School of Graduate Studies

School of Graduate Studies
School of Graduate Studies

Queen's offers $35,000 fellowship in insurance law

Erik Knutsen

By Anthony Pugh, Nov 2015

Photo Left: Professor Erik Knutsen will supervise the incoming doctoral student selected for the insurance law fellowship

PhD applicants to Queen’s Law who wish to study insurance law will be eligible for a $35,000, three-year fellowship under the supervision of Professor Erik Knutsen. This fellowship includes a $30,000 scholarship and a $5,000 Research Assistantship. The area of study will be on a topic related to Knutsen’s SSHRC-funded research project “Floods, Fires, Crashes: Resolving Post-Disaster Insurance Coverage Conflicts in Canada.”

During his time in private practice, Knutsen saw the problems of unpredictability when generic insurance policy provisions are applied to real-life losses. He says that this unpredictability is “difficult for insurers and policyholders alike” and can result in unfairness and costliness for accident victims. This is especially true for claims arising from large-scale catastrophes. For example, many families impacted by the 2013 Alberta floods had uncertain insurance coverage because their policies defined the word “flood” in unsuspecting ways.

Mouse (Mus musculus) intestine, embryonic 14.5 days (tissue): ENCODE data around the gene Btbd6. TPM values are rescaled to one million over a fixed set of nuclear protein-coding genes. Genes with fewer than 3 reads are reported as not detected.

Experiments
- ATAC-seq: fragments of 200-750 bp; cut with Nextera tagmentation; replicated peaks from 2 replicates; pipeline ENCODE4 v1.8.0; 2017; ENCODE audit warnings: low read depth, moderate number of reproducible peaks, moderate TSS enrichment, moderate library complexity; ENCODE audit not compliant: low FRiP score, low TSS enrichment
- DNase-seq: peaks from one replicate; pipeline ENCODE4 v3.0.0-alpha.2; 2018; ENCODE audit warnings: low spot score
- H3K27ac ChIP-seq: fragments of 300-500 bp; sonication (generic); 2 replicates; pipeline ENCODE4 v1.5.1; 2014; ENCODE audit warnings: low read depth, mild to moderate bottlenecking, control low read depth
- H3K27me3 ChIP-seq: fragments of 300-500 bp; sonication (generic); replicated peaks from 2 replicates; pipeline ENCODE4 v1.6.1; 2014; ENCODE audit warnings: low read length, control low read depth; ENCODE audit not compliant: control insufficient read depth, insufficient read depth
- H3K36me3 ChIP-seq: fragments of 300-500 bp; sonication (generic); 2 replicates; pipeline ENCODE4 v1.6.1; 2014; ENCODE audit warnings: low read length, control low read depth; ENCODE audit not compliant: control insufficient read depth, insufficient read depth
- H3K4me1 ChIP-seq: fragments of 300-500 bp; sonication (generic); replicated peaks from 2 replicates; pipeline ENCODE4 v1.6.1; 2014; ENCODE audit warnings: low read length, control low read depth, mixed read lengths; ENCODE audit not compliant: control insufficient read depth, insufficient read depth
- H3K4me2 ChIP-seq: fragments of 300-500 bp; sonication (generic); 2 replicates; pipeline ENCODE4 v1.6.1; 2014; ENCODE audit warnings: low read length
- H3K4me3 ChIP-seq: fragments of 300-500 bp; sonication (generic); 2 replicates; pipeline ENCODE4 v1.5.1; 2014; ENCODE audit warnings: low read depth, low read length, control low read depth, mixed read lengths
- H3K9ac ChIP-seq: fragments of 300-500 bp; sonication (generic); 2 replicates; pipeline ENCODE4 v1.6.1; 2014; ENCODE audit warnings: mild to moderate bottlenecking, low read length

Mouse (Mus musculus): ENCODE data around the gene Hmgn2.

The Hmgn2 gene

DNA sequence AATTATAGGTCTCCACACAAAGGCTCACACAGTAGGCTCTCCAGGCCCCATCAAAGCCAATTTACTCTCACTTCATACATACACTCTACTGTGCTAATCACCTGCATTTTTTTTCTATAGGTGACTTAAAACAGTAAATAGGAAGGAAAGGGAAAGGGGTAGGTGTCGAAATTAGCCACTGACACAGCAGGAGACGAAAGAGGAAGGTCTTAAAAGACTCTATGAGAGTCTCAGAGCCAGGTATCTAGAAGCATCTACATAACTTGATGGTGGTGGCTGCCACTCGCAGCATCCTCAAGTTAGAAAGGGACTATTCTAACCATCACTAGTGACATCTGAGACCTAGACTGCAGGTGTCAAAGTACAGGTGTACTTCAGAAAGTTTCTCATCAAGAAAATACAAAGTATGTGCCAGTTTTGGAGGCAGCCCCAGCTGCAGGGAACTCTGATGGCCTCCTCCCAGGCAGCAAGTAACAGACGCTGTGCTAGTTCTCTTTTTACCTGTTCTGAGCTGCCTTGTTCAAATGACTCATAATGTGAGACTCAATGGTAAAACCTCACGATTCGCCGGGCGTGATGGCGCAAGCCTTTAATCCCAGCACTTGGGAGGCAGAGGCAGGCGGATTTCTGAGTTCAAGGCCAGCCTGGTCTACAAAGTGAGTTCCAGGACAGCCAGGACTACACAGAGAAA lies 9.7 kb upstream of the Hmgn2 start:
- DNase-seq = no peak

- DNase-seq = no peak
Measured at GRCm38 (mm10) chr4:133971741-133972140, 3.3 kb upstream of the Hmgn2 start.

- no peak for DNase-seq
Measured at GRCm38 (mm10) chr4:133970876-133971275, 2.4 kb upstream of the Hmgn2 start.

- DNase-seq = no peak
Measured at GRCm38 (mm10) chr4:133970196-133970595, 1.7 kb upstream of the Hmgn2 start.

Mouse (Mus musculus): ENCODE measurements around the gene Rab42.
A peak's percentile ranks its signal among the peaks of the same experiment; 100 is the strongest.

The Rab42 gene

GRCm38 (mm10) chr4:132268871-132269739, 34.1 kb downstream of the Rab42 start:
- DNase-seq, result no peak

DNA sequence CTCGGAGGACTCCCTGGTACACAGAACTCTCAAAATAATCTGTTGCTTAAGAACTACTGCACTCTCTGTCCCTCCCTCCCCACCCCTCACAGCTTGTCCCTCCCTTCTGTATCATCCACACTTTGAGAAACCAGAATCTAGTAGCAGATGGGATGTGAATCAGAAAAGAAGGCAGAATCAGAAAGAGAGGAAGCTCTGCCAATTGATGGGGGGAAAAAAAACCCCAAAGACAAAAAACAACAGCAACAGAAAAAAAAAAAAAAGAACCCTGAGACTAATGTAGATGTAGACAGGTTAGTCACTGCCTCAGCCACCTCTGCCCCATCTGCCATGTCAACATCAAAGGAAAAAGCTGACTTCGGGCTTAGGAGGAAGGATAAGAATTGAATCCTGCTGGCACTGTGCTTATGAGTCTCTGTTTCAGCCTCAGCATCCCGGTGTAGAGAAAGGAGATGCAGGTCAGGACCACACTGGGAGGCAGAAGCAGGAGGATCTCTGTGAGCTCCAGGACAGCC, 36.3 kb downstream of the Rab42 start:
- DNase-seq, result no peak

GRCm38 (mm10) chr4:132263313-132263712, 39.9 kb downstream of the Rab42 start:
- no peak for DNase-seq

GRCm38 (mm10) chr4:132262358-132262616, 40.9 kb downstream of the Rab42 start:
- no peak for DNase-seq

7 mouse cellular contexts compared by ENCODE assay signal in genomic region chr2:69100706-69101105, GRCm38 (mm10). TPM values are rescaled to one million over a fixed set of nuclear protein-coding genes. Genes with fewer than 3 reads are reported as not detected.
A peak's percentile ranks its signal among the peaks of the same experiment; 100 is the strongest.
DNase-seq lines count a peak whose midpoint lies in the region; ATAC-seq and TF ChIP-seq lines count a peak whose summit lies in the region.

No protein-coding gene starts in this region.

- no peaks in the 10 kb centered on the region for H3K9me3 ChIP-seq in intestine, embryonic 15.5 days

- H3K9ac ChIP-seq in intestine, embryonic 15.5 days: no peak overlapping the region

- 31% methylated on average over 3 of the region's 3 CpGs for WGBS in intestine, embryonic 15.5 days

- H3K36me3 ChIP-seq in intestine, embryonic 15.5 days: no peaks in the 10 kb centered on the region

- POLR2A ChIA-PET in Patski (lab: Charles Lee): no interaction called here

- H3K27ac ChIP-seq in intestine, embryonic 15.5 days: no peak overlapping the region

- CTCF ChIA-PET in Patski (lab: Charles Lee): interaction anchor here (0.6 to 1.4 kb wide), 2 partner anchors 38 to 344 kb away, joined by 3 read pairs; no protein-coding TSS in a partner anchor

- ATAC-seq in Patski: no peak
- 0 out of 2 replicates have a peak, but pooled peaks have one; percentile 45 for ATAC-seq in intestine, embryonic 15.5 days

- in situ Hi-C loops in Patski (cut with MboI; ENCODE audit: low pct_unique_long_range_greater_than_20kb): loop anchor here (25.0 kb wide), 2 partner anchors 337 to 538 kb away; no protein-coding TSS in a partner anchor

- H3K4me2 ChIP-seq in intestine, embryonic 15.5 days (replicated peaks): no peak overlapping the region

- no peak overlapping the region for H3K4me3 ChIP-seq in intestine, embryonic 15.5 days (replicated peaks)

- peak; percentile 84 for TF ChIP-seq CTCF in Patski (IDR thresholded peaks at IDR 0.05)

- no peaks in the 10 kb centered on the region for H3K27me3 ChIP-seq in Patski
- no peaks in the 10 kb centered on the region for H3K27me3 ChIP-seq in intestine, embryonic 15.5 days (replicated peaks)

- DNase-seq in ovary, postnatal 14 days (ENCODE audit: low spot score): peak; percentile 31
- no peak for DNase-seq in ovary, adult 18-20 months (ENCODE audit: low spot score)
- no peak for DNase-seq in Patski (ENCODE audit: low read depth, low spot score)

“My work involves exploring the boundaries of what insurance law is and should be,” he says. “The new project aims to be a major Anglo-American work on the law of insurance policy interpretation.”

Knutsen and the fellowship holder will use comparative legal research from Canada, the United States and the United Kingdom to create a new framework for understanding the subject. Knutsen intends to use this framework to recommend reforms to insurance policy interpretation principles so that disputes reach a fairer, more predictable, and more commercially sensible resolution. The research may also prompt insurance companies to deliver fairer and more efficient products so average readers can better understand their own polices.

The successful PhD applicant will have an opportunity to work intensively on a comparative law project in an academic field that is largely untapped in Canada. Knutsen says the field is exciting because it is so “wide open” and because “there is room for creativity and thinking outside-the-box.” The student will engage directly with theoretical issues to develop the new insurance law framework by directly engaging with theoretical accounts of insurance law, contract law and tort law. Knutsen says this work will be especially valuable to students interested in pursuing a career in academia. Furthermore, the student will have the opportunity to co-present findings and to present his or her own research to Canadian and international academics and practitioners. This contact will expand the junior researcher’s professional network.

As Knutsen says, “Insurance is pervasive in Canadian society.” Now, his new project will give a doctoral student a unique opportunity to better the ways in which insurance law affects the lives of Canadians.